We know from Se7en and The Game that director David Fincher likes to evoke enclosed, solipsistic worlds which are also conundrums. Se7en's world is an unnamed, sepulchral US city where it's always raining, and life runs inexorably to the countdown of seven murders. Each killing is a symbolic retribution for a deadly sin and a dreadful tease for the investigating detectives played by Morgan Freeman and Brad Pitt. In The Game, divorced financier Michael Douglas' insular life is upended when his younger brother signs him up for an exclusive new entertainment experience devoted to springing scary surprises on its clients. He soon finds himself in urban back lots, unable to distinguish real danger from the next 'surprise'. Fight Club not only fits the pattern of these predecessors like a bloodied rag glove, it also remakes them.

Just as Douglas' character suffers deep ennui at the consumer perfectionism of his existence, so Edward Norton's Jack, an accident investigator for an insurance company, is aghast at his own obsession with the Ikea catalogue. Just as Freeman and Pitt in Se7en are made to seem bent down by the weather and emasculated by propriety, so Jack the insomniac seems crushed by the lack of light, adventure and emotion in his life. Society in a Fincher film is an urban nightmare labyrinth disrupted by the seething, denatured and corralled male ego it was built to control. The difference with Fight Club is that nearly every other male in the film feels the same way as the protagonist. The Fight Clubs bring all men together, and what they seem to want to do is hit one another, hard, with bare knuckles, to get a sense of empowerment.

Long before we get to the on-screen hitting, though, the movie pummels the viewer with a furious attack of astonishing shots, body-slam cuts and Jack's chewable voiceover aphorisms: "I felt like putting a bullet in the eye of every panda that wouldn't screw to save its species." The plot starts with its end Jack with a gun in his mouth and shoots off back to the start of his insomnia. Even the sombre, night-time desolation that haunts Jack's first cure for sleeplessness his slumming in victim-support groups (for Aids, alcoholism, drug abuse, testicular cancer and so on) is a jagged affair of under-the-chin angles, eyeballing close-ups and shuddering sound effects. The arrival of Helena Bonham Carter as the slinky Marla, another group-therapy cuddle-junkie, ruining it for Jack, is announced with looks and sultry poses that jam into the corners of the frame. This is a movie that makes your skin crawl in a strangely delectable way.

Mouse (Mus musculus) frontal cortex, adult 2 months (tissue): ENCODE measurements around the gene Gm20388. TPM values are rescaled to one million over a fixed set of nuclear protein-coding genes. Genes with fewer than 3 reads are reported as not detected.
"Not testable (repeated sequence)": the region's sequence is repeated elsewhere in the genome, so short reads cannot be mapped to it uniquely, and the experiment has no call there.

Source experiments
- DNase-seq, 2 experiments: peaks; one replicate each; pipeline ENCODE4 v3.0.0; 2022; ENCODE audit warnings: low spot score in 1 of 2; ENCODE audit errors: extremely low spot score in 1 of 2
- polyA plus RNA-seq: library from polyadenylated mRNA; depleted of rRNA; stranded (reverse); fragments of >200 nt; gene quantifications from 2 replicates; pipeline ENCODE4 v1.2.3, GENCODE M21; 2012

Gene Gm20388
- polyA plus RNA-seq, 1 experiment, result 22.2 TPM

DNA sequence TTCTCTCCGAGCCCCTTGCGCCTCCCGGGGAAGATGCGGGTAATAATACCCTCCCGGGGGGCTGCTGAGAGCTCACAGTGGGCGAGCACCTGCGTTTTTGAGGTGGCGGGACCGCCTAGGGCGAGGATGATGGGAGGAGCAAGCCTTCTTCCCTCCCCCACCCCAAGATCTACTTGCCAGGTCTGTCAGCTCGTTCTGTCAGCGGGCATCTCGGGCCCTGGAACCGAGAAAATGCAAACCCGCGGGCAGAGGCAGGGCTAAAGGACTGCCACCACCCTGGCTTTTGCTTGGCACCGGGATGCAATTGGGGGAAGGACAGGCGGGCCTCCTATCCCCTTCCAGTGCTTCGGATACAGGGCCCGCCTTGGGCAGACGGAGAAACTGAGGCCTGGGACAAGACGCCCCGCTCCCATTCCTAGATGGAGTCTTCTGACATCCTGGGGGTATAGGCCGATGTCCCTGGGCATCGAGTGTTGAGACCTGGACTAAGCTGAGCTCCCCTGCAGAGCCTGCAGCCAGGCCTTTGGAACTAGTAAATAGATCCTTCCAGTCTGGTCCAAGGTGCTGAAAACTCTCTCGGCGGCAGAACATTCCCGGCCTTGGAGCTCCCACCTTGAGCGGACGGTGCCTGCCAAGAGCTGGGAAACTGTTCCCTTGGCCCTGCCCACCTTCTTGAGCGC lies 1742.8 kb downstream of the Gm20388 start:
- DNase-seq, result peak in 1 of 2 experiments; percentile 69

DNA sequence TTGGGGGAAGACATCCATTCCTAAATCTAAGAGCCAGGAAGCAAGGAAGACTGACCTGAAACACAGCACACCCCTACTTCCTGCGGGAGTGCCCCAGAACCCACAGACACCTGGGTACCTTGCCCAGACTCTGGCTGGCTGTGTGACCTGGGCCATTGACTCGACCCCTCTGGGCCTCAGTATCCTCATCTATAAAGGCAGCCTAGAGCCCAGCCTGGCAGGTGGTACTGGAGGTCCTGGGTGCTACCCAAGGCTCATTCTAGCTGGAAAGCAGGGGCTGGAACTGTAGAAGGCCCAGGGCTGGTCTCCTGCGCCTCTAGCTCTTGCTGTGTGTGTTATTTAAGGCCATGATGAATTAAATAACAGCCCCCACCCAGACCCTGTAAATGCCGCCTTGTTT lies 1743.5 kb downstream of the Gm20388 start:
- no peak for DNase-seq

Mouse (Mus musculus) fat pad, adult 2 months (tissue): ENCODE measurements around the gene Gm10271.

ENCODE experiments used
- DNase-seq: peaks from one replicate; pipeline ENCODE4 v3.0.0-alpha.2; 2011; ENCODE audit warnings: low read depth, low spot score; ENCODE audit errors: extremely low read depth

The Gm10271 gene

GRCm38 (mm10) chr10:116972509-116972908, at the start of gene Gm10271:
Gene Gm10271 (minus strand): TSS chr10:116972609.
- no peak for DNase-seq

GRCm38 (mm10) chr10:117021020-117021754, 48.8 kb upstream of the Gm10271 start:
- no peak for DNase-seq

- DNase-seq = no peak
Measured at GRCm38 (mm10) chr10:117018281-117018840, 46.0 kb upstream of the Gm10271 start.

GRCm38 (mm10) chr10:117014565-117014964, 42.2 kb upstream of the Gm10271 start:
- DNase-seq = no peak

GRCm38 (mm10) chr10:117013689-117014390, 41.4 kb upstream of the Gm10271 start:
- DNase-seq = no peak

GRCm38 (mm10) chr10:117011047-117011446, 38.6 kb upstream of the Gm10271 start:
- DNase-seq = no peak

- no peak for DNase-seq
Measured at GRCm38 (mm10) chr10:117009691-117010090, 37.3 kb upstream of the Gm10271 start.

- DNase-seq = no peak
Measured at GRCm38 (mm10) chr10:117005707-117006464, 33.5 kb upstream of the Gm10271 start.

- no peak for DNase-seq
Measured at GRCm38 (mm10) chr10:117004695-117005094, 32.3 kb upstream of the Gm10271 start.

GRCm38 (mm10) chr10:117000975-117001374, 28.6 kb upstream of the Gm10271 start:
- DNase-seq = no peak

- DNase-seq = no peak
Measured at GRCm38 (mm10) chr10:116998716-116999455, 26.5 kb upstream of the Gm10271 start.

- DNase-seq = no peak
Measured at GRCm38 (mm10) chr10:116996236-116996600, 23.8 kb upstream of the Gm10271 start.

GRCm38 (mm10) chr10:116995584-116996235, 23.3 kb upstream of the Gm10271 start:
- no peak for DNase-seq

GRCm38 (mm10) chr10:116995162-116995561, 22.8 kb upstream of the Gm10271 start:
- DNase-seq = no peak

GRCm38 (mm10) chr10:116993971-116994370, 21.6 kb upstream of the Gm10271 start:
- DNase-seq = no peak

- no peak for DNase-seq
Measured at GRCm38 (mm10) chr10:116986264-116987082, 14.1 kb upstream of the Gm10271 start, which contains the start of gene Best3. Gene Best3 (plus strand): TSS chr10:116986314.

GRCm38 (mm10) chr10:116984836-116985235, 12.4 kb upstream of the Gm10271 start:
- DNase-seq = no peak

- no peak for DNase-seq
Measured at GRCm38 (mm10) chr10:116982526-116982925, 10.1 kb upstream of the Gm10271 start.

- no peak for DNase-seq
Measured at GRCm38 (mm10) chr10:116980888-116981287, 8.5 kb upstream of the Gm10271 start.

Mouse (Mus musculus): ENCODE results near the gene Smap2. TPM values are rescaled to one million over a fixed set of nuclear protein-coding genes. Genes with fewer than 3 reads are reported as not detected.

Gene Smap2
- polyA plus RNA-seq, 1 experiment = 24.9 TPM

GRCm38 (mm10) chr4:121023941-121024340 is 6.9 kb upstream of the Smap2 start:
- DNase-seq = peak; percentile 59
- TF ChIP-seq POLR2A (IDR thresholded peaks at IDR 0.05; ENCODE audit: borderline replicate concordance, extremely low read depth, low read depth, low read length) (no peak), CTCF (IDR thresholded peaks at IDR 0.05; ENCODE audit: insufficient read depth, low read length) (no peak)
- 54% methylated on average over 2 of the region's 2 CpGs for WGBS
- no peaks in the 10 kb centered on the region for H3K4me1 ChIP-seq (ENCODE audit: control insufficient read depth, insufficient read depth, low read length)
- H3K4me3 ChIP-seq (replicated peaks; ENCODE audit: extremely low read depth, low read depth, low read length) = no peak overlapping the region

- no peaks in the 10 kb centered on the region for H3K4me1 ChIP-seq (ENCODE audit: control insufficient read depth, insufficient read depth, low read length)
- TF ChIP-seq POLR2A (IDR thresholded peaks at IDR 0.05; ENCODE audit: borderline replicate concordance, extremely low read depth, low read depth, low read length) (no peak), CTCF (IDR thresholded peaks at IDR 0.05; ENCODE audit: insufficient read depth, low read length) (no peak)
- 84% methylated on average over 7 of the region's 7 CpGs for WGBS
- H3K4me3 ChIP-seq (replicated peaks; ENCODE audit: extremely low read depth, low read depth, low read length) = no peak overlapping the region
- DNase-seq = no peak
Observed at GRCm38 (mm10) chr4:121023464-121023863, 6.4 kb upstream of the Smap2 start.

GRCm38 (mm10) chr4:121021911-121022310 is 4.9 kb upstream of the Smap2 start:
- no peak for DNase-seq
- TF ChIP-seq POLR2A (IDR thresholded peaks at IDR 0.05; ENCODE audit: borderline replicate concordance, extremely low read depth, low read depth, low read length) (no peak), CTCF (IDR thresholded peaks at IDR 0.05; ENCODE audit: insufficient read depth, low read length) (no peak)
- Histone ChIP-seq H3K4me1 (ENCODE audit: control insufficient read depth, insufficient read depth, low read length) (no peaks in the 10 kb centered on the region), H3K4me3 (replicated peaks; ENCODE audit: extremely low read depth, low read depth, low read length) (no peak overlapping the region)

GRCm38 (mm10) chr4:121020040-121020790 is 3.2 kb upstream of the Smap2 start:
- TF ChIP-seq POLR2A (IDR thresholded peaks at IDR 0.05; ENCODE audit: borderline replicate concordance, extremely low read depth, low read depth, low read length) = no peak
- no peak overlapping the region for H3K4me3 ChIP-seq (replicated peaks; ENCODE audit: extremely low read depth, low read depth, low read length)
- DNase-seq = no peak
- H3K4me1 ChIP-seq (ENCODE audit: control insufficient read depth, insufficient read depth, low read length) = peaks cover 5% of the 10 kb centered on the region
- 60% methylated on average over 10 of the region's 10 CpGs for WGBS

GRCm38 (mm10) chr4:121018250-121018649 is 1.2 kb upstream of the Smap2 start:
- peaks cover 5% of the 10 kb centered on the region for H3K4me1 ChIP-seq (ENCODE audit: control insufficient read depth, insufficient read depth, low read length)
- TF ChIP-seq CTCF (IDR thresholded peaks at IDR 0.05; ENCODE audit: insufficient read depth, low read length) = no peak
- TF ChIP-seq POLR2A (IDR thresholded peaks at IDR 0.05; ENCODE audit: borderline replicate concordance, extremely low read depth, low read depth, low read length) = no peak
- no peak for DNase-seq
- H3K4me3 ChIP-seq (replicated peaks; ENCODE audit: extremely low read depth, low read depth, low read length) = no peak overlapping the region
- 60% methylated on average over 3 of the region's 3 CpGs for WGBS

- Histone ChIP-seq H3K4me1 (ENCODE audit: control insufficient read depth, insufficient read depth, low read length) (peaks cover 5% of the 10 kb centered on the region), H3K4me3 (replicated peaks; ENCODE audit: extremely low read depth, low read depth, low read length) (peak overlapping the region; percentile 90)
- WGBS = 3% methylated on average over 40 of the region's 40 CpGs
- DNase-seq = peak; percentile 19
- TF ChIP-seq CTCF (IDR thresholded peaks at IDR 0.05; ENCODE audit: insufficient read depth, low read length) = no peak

But it's with the inception of Fight Club itself, which begins after Jack meets Tyler and right after Jack's apartment has inexplicably been blown up, that Fincher's most sophisticated conundrum yet hooks us. Tyler asks Jack to hit him in the face, hard. Jack hits him and gets hit back. As Jack and Tyler pound each other, men gather round intrigued and Jack is sure his sleeplessness has gone forever. Soon large groups of white- and blue-collar men file into bar basements and strip to the waist as Tyler expounds the rules: "The first rule about Fight Club is that you don't talk about Fight Club. The second rule about Fight Club is that you don't talk about Fight Club." The hitting makes a sly, seductive spectacle of lightweight masochism, homoerotic display and sardonic wit. Later, in one horrific scene of unhingement, it is brutally sadistic. But it remains a baffling, just-plausible compulsion.

Tyler seems to be completely free from any inhibition, able to acquire anything he wants through sheer force of will. Jack's exhilaration at meeting Tyler is undercut by Tyler's immediate sexual success with Marla and then dissipated when he fills their squatted house with Fight Club legions, organised to carry out terror missions. When Jack's grip on his self-control loosens, the film enacts a brilliant twist no caring reviewer ought to reveal. Inventive as it is, however, it also marks an escalation towards the fantastic which loses in conceptual momentum what it gains in dramatic thrills. So Fight Club is all of the following: a conspiracy thriller that never leaves the splashy imagination of a paranoid narrator; a value-free vessel that offers conflicting views on Nietzschean ideas about men and destruction; a dazzling entertainment that wants us to luxuriate in violence as we condemn it; a brilliant solution to depicting the divided self as a protagonist; and proof that Brad Pitt, as well as Edward Norton, can really act.

Charles Whitehouse /sight and sound

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